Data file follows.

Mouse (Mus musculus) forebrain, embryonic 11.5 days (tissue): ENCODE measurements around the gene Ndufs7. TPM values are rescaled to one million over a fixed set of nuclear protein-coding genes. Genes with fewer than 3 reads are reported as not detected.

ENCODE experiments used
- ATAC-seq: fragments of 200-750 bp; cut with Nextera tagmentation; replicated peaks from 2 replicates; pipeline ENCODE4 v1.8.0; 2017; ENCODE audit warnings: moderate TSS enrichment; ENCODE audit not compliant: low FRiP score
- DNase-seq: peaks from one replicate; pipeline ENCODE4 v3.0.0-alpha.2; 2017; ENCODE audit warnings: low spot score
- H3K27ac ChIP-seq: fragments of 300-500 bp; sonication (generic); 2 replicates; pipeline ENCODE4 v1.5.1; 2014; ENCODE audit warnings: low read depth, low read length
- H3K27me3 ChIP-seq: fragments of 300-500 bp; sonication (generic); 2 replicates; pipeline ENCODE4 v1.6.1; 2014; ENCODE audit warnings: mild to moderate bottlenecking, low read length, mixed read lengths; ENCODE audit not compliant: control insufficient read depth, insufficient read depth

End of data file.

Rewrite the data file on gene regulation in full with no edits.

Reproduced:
Mouse (Mus musculus) forebrain, embryonic 11.5 days (tissue): ENCODE measurements around the gene Ndufs7. TPM values are rescaled to one million over a fixed set of nuclear protein-coding genes. Genes with fewer than 3 reads are reported as not detected.

ENCODE experiments used
- ATAC-seq: fragments of 200-750 bp; cut with Nextera tagmentation; replicated peaks from 2 replicates; pipeline ENCODE4 v1.8.0; 2017; ENCODE audit warnings: moderate TSS enrichment; ENCODE audit not compliant: low FRiP score
- DNase-seq: peaks from one replicate; pipeline ENCODE4 v3.0.0-alpha.2; 2017; ENCODE audit warnings: low spot score
- H3K27ac ChIP-seq: fragments of 300-500 bp; sonication (generic); 2 replicates; pipeline ENCODE4 v1.5.1; 2014; ENCODE audit warnings: low read depth, low read length
- H3K27me3 ChIP-seq: fragments of 300-500 bp; sonication (generic); 2 replicates; pipeline ENCODE4 v1.6.1; 2014; ENCODE audit warnings: mild to moderate bottlenecking, low read length, mixed read lengths; ENCODE audit not compliant: control insufficient read depth, insufficient read depth